The Costa Rican government demanded three Venezuelan diplomats accredited by President Nicolás Maduro leave the country within 60 calendar days, or before April 15, Costa Rica’s Foreign Ministry announced Friday.
Costa Rica is part of the group of some 50 countries that has recognized the authority of Venezuelan opposition leader Juan Guaidó, who has proclaimed himself interim president of the country.
The Costa Rican president, Carlos Alvarado, received this week the credential letter of Maria Faria, who has been named ambassador by Guaidó.
The authorities of the Central American country sent “a diplomatic note to the Embassy of Venezuela in Costa Rica regarding the situation of the officials Nabil Moya, Angélica Ramírez and Nelly de la Mata Ovalles, indicating, based on the Vienna Convention, that they must leave the national territory by 60 calendar days from Feb. 15, 2019,” the Foreign Ministry announced in a statement.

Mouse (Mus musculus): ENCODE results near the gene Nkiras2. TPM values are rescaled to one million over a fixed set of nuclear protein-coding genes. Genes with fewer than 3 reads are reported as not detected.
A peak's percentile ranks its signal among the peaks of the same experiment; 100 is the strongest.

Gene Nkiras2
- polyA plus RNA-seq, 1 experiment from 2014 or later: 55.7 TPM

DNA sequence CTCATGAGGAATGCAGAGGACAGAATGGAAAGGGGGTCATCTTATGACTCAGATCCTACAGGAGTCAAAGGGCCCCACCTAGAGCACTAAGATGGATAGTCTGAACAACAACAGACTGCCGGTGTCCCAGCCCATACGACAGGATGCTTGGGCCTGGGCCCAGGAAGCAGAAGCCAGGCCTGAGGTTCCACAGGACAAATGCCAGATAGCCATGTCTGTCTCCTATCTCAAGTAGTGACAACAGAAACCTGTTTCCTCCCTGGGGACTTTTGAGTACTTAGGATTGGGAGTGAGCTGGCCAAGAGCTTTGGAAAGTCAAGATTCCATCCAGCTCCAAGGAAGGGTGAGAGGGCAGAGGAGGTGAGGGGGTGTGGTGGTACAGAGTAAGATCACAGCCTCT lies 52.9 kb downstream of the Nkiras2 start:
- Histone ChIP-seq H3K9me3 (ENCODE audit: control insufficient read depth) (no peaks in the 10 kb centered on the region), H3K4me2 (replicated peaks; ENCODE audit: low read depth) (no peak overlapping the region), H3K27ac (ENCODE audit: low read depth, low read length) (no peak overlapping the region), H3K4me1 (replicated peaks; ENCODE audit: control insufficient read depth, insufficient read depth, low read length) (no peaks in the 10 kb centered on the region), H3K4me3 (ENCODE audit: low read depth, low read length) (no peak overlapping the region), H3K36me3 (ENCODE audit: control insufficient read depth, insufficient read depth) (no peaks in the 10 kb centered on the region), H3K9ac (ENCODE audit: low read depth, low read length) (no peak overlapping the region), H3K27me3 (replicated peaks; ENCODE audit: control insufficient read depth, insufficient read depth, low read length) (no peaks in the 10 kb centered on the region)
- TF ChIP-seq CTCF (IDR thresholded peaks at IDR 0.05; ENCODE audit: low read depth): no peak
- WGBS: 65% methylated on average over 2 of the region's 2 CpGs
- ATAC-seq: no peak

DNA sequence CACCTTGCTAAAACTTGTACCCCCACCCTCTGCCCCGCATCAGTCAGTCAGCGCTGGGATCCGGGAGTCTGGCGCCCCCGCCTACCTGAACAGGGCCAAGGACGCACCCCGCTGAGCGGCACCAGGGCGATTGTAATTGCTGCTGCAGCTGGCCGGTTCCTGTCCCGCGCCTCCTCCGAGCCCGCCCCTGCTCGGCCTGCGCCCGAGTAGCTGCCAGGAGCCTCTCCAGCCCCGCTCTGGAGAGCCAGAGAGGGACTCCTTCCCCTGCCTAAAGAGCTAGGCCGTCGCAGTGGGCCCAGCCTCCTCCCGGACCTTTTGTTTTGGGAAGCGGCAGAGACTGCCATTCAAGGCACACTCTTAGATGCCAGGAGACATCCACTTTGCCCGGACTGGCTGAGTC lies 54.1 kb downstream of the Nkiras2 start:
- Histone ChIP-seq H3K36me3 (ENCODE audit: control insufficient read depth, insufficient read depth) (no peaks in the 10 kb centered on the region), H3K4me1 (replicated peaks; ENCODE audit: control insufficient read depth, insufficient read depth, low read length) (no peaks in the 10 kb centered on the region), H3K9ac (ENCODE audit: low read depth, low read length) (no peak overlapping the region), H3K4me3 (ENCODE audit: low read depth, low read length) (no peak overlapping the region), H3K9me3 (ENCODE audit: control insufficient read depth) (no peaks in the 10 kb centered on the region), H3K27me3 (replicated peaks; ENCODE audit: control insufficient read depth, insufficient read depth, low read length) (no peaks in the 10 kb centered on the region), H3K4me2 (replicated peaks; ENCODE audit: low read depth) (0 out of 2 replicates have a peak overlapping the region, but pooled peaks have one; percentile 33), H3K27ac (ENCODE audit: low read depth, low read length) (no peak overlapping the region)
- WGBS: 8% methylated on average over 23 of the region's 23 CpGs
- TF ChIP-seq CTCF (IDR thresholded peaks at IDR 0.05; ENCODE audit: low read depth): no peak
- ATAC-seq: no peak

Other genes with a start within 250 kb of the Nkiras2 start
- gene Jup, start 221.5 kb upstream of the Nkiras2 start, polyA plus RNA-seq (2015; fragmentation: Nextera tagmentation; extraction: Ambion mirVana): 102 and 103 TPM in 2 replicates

The Costa Rican government did not send a representative to the inauguration of Nicolás Maduro on Jan. 10, the start of his second term. The next day, the country delivered a diplomatic note to Caracas to demonstrate “unequivocal and firm condemnation” of the conditions in which the Venezuelan president was reelected.
Alvarado warned, however, that “Costa Rica will not support a military intervention of any kind.”
The Venezuelan ambassador named by Maduro in 2014, Jesús Javier Arias Fuenmayor, is also no longer in Costa Rica.